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Analytical Chemistry video lectures are also available here. Following are the video lectures of some important practicals on BS Practicals.

Experiment No. 1: Polarimeter | How polarimeter works | optical activity | polarimetry

A polarimeter is an instrument used in chemistry, physics, and other scientific fields to measure the optical properties of substances, specifically their ability to rotate the plane of polarized light. Polarimetry is the science and technique used to perform these measurements, while optical activity is a specific property of substances that causes them to interact with polarized light in a unique way.

Here’s how a polarimeter works and definitions of key terms:

  1. Polarimeter:
    A polarimeter typically consists of the following components:
    a. Light Source: It emits unpolarized light, which means the light waves vibrate in all directions perpendicular to the direction of propagation.
    b. Polarizer: This component filters the unpolarized light and allows only light waves vibrating in a specific direction to pass through. This results in linearly polarized light.
    c. Sample Cell: The substance to be analyzed is placed in a sample cell or tube, which is positioned between the polarizer and the analyzer.
    d. Analyzer: The analyzer is another polarizing element that is rotated to a specific angle relative to the polarizer. It is used to detect the change in polarization caused by the sample.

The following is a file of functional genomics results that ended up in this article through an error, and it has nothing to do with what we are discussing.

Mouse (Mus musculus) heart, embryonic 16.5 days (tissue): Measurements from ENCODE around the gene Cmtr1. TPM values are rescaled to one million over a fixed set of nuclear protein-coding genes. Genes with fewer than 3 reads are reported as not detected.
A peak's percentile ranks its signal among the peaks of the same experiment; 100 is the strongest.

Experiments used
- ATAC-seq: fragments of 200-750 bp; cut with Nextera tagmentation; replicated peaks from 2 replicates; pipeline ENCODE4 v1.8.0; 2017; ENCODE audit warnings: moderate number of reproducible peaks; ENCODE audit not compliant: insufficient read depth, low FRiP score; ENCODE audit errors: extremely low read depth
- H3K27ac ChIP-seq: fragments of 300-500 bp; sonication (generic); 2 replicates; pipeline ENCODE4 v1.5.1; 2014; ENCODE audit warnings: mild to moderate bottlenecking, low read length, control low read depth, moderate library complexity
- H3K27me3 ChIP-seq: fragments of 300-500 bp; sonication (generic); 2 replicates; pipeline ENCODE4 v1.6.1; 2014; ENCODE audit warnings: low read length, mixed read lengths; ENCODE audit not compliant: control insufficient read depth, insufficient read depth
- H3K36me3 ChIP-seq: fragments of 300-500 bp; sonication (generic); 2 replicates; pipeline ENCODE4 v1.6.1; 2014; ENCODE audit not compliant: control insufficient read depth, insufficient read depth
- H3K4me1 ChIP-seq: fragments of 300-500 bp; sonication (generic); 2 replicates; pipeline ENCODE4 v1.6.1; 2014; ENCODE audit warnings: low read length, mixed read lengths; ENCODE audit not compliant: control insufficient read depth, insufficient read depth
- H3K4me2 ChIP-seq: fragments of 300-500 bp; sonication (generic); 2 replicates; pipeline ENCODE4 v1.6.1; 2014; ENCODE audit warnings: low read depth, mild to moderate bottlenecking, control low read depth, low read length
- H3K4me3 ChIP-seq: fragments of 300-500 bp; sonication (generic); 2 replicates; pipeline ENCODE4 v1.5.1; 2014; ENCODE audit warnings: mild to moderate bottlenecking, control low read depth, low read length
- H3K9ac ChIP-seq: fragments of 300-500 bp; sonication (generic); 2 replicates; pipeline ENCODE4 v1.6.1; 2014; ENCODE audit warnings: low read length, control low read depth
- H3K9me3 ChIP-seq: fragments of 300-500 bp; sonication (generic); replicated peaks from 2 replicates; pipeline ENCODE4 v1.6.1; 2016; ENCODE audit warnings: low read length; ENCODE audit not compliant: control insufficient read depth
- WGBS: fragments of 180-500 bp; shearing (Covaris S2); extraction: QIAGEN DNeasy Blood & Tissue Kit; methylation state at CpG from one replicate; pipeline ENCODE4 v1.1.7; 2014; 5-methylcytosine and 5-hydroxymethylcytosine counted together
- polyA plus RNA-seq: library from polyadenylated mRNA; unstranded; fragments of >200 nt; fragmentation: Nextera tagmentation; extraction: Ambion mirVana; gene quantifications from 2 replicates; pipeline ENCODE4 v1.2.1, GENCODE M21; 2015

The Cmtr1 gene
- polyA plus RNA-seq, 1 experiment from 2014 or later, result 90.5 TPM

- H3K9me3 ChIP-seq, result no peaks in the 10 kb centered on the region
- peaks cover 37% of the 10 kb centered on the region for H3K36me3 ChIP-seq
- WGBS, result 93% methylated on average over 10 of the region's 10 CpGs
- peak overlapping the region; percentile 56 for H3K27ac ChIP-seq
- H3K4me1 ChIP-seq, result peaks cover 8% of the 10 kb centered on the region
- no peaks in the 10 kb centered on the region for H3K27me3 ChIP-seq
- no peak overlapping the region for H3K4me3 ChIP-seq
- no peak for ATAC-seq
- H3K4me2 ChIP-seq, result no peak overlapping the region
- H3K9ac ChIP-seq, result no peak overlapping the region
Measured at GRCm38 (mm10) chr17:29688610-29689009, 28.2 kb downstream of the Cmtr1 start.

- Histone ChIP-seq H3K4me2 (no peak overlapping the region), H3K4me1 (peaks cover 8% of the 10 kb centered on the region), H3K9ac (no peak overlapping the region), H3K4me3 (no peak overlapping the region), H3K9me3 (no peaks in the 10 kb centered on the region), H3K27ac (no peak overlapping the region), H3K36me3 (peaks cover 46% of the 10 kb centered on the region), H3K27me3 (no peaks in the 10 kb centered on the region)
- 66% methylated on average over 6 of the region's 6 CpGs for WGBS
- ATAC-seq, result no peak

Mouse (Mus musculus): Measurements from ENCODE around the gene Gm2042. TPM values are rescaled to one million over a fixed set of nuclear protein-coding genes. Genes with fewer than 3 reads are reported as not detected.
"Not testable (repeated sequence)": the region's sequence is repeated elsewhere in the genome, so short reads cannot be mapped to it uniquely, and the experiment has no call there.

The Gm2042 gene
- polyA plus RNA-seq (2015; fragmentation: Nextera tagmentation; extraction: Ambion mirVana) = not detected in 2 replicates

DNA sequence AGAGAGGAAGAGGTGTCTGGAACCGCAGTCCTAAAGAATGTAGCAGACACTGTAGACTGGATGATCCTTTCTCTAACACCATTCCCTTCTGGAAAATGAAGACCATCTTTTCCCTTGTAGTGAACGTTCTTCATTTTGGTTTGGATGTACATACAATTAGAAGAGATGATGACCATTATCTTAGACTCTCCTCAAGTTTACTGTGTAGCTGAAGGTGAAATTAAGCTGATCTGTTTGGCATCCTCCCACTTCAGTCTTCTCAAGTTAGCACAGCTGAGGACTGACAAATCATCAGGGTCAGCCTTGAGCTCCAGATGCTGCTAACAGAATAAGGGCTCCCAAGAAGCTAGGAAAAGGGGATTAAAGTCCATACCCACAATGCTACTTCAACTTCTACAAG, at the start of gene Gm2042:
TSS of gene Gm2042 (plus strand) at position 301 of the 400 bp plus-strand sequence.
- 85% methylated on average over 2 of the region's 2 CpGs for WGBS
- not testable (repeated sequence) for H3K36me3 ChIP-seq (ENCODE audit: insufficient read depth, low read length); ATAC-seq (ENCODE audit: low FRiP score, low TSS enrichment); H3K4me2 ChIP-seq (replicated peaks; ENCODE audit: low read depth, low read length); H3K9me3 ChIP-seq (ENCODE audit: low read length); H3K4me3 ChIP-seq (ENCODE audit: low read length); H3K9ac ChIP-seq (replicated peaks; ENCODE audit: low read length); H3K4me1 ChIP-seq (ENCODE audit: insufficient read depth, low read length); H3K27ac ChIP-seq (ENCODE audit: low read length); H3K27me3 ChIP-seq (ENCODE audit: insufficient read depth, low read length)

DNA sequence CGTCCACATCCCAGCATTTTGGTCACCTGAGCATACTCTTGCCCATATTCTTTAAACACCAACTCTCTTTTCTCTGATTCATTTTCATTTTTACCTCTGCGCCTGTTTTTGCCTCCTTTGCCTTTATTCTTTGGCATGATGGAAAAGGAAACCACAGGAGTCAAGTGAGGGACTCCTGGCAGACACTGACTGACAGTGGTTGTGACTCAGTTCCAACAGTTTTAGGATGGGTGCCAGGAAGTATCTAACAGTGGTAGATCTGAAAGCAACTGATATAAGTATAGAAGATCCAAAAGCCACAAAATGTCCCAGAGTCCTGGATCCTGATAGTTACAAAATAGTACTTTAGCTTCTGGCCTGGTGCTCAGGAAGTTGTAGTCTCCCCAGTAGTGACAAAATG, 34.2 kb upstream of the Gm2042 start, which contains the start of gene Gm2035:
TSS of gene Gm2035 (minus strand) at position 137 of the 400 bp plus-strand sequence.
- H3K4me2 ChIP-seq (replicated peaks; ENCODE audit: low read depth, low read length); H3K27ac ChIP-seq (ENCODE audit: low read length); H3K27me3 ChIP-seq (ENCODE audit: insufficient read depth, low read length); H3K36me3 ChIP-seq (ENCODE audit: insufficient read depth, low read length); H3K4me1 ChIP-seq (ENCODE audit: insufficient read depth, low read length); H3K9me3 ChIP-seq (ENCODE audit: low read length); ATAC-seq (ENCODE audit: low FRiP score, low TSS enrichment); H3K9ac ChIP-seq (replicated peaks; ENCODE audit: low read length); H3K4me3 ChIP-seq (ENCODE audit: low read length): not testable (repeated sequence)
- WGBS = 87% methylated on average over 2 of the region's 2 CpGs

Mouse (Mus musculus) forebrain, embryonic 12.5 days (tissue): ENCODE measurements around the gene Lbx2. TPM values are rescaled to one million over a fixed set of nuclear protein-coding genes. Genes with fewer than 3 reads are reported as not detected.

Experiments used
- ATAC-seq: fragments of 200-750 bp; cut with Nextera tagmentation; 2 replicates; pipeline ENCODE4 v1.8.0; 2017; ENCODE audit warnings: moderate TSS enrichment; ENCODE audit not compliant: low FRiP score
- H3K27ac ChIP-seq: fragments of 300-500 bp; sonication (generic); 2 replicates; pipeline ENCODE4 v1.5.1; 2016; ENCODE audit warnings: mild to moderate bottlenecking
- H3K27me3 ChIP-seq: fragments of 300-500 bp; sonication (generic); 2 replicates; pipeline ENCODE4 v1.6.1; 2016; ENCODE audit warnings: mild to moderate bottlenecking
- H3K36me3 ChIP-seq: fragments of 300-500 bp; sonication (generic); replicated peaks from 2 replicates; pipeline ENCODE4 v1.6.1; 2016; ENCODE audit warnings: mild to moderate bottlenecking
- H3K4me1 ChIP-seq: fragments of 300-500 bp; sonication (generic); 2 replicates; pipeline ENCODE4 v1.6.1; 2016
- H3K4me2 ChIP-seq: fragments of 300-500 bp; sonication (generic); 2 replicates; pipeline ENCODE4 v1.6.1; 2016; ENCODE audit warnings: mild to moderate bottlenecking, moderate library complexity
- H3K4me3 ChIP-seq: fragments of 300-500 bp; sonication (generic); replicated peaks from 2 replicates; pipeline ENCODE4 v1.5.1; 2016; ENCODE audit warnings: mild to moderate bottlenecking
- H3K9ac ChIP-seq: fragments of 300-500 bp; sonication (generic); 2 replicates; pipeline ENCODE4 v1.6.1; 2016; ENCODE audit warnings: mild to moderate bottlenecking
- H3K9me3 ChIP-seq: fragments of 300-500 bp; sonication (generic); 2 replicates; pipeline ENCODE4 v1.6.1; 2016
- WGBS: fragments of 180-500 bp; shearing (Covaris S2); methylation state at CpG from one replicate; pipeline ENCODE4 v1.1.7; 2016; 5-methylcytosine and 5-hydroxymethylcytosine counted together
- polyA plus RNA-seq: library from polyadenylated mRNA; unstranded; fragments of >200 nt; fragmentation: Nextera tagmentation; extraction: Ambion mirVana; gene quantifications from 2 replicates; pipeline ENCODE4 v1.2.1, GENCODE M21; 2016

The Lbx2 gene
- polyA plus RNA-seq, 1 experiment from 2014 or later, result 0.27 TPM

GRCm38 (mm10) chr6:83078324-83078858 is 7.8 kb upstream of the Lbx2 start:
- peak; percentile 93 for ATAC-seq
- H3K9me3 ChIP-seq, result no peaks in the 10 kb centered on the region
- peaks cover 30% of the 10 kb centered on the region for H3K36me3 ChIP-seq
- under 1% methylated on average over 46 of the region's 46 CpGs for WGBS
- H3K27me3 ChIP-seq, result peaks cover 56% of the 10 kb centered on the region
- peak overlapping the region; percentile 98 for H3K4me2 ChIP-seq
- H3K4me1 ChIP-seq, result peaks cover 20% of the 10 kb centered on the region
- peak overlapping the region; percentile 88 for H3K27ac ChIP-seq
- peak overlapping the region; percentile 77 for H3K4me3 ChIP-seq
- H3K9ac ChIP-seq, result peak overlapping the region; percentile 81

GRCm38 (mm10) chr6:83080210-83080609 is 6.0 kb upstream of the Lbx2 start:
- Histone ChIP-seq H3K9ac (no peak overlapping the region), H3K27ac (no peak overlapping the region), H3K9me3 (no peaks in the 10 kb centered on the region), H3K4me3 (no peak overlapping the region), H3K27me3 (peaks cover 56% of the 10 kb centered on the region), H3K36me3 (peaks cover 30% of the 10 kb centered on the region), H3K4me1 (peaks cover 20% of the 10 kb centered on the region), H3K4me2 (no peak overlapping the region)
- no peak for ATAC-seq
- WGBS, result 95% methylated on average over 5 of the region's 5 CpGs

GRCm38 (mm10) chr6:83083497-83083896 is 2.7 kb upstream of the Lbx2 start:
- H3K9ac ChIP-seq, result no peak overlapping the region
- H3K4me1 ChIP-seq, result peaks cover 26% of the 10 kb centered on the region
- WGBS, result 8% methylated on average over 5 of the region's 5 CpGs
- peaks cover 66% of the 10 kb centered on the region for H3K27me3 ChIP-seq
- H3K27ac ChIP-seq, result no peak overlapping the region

e. Detector: A light detector measures the intensity of light emerging from the analyzer.
  2. How it works:
    When unpolarized light passes through the polarizer, it becomes linearly polarized. As this polarized light travels through the sample, some substances have the property of optical activity. Optical activity is the ability of a substance to rotate the plane of polarization of linearly polarized light as it passes through. This rotation is typically measured in degrees and is specific to the substance and its concentration. The analyzer is then rotated to an angle where the intensity of light reaching the detector is either maximized or minimized, depending on the direction of rotation. The difference in the angle of rotation between the polarizer and the analyzer provides information about the degree of optical activity of the sample.
  3. Polarimetry:
    Polarimetry is the scientific technique used to measure the degree of optical activity of substances. It quantifies how much a substance can rotate the plane of polarized light, allowing researchers to determine the concentration and specific optical activity of a substance in a sample.
  4. Optical Activity:
    Optical activity is a property of certain chiral (non-superimposable mirror-image) substances that cause them to interact with polarized light in a way that rotates the plane of polarization. Chirality refers to molecules that exist in two mirror-image forms called enantiomers. Optical activity is a valuable tool in chemistry for identifying and characterizing chiral compounds, such as sugars and certain drugs, as it helps determine their purity and concentration.